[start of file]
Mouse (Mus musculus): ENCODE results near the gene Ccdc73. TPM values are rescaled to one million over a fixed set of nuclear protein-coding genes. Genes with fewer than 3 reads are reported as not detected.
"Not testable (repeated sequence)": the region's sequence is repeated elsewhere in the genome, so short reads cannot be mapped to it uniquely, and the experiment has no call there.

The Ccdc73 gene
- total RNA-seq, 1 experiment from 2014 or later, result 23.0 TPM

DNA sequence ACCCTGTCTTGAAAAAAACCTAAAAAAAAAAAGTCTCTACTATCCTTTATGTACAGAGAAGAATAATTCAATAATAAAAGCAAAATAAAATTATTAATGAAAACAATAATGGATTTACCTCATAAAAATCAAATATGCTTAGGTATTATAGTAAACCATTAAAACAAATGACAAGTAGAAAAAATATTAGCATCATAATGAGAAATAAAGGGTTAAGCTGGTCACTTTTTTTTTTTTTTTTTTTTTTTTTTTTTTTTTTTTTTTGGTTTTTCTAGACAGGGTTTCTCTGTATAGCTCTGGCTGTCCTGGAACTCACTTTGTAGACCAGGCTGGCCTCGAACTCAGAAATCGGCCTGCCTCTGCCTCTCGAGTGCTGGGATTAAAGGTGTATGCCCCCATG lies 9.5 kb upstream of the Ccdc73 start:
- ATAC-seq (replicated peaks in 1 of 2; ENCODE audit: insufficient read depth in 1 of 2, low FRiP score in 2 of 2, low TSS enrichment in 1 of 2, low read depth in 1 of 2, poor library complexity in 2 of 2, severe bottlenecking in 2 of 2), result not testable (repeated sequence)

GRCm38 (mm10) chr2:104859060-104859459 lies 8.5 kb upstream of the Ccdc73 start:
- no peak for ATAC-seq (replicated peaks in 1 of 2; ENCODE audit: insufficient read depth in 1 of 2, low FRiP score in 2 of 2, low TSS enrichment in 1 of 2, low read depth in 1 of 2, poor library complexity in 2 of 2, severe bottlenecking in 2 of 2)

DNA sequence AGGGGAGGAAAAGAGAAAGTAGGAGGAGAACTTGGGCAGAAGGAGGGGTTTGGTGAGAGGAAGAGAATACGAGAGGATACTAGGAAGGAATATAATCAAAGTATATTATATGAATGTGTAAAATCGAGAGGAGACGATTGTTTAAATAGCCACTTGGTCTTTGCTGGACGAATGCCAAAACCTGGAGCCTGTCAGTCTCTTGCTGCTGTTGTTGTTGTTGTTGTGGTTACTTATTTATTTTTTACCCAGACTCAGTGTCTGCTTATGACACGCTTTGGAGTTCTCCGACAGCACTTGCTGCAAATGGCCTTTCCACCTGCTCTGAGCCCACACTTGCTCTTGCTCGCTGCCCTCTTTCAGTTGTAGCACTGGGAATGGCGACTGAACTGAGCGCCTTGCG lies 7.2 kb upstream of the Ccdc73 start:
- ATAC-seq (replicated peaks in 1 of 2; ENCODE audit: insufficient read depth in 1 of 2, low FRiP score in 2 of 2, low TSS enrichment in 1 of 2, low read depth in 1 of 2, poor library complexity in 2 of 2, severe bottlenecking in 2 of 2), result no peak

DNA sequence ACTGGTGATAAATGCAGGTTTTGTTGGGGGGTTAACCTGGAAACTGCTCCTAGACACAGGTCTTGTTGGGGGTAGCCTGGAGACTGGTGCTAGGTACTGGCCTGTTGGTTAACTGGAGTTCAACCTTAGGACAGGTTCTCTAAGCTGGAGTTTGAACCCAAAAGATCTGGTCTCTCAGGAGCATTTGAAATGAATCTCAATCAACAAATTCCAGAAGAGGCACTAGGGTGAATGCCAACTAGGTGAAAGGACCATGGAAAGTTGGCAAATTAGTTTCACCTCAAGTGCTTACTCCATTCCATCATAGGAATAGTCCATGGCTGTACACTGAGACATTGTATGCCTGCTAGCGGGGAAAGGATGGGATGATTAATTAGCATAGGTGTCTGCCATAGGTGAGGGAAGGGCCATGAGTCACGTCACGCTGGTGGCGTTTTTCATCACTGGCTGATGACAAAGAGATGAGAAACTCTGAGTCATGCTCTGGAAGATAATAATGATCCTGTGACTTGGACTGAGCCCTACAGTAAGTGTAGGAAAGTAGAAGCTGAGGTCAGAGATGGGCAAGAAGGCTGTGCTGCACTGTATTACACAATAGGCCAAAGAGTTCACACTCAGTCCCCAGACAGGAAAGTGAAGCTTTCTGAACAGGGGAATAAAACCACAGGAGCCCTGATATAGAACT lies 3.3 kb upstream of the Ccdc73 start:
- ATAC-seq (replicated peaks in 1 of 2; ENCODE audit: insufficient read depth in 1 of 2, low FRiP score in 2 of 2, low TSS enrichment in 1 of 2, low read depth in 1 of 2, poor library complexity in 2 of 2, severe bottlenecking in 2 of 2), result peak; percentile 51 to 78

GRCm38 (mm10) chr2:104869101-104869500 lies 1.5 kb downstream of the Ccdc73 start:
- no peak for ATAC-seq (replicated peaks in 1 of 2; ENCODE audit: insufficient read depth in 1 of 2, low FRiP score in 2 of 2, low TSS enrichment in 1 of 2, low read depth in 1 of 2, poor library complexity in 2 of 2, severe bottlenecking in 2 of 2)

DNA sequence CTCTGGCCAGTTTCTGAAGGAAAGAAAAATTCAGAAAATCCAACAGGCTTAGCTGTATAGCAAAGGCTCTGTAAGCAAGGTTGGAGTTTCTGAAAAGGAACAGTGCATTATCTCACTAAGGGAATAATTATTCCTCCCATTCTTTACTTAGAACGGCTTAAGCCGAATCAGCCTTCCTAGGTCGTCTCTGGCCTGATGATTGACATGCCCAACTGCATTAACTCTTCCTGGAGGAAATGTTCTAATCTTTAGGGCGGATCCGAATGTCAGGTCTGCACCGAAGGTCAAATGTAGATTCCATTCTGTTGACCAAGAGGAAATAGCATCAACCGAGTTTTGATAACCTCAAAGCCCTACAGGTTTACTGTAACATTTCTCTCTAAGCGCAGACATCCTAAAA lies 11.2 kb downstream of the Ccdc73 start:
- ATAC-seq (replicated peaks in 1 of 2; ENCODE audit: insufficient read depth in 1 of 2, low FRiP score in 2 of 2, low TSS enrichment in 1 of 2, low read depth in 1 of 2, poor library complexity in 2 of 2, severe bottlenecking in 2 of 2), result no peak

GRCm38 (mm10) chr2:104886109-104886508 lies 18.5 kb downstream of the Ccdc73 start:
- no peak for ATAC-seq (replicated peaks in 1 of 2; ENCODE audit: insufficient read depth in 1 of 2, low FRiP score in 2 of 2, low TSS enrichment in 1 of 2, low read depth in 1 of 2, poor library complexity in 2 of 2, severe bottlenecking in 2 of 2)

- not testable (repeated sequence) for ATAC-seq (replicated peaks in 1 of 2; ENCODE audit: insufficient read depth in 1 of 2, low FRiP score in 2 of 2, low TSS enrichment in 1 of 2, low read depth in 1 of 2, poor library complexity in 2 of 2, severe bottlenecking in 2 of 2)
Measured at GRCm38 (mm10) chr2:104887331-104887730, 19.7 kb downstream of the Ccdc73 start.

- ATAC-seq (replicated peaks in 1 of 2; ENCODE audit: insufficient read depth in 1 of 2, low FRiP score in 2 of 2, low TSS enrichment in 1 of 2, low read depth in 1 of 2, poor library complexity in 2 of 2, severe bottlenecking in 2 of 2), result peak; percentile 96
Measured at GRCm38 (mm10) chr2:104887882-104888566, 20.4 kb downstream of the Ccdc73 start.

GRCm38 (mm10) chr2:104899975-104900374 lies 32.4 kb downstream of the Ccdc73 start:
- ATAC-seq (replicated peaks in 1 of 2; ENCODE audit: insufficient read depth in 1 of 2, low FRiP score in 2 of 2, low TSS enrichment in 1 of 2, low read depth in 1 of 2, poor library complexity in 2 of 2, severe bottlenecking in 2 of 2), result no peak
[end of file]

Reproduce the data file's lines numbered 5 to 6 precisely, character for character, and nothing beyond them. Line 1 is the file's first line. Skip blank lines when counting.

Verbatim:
DNA sequence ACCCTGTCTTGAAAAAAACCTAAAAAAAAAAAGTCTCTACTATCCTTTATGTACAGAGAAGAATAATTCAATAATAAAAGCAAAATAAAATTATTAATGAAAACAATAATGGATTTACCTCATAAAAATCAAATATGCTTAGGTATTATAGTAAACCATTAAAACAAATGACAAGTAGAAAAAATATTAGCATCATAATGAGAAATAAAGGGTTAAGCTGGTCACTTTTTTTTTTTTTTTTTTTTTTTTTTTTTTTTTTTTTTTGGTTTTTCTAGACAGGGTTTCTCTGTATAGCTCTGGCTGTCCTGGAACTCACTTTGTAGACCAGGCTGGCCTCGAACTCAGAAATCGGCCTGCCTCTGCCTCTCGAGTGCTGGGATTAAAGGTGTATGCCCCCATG lies 9.5 kb upstream of the Ccdc73 start:
- ATAC-seq (replicated peaks in 1 of 2; ENCODE audit: insufficient read depth in 1 of 2, low FRiP score in 2 of 2, low TSS enrichment in 1 of 2, low read depth in 1 of 2, poor library complexity in 2 of 2, severe bottlenecking in 2 of 2), result not testable (repeated sequence)